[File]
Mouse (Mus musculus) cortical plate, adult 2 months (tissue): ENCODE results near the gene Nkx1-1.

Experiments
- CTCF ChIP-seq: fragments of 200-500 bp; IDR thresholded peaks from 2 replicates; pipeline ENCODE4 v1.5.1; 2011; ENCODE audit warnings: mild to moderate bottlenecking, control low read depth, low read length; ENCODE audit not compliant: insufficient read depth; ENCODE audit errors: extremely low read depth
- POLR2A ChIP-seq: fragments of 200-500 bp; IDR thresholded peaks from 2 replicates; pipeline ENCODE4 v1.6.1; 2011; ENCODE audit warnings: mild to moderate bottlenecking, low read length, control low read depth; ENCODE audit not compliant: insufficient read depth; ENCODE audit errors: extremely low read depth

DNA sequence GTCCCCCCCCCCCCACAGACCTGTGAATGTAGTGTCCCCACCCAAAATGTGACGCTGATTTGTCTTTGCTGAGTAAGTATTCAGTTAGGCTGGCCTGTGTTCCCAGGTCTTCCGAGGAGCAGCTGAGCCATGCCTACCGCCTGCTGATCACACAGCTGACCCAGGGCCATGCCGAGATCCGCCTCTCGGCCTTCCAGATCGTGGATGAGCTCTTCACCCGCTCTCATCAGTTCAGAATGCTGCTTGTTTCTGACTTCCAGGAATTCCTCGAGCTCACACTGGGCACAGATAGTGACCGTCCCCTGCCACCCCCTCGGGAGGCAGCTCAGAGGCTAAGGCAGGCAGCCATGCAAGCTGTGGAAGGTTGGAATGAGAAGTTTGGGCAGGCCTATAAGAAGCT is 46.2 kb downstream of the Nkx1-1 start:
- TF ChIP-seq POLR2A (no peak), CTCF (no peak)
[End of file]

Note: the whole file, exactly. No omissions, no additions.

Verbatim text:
Mouse (Mus musculus) cortical plate, adult 2 months (tissue): ENCODE results near the gene Nkx1-1.

Experiments
- CTCF ChIP-seq: fragments of 200-500 bp; IDR thresholded peaks from 2 replicates; pipeline ENCODE4 v1.5.1; 2011; ENCODE audit warnings: mild to moderate bottlenecking, control low read depth, low read length; ENCODE audit not compliant: insufficient read depth; ENCODE audit errors: extremely low read depth
- POLR2A ChIP-seq: fragments of 200-500 bp; IDR thresholded peaks from 2 replicates; pipeline ENCODE4 v1.6.1; 2011; ENCODE audit warnings: mild to moderate bottlenecking, low read length, control low read depth; ENCODE audit not compliant: insufficient read depth; ENCODE audit errors: extremely low read depth

DNA sequence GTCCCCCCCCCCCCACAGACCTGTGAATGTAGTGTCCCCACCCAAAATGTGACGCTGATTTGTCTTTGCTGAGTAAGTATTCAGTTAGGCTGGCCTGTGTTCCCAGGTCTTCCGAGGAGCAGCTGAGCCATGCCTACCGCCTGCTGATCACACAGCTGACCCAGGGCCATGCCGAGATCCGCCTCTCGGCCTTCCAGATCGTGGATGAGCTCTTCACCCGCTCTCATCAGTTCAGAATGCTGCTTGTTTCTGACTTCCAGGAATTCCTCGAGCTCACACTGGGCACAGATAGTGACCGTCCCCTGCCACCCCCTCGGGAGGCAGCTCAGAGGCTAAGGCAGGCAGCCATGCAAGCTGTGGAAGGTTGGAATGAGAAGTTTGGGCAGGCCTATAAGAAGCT is 46.2 kb downstream of the Nkx1-1 start:
- TF ChIP-seq POLR2A (no peak), CTCF (no peak)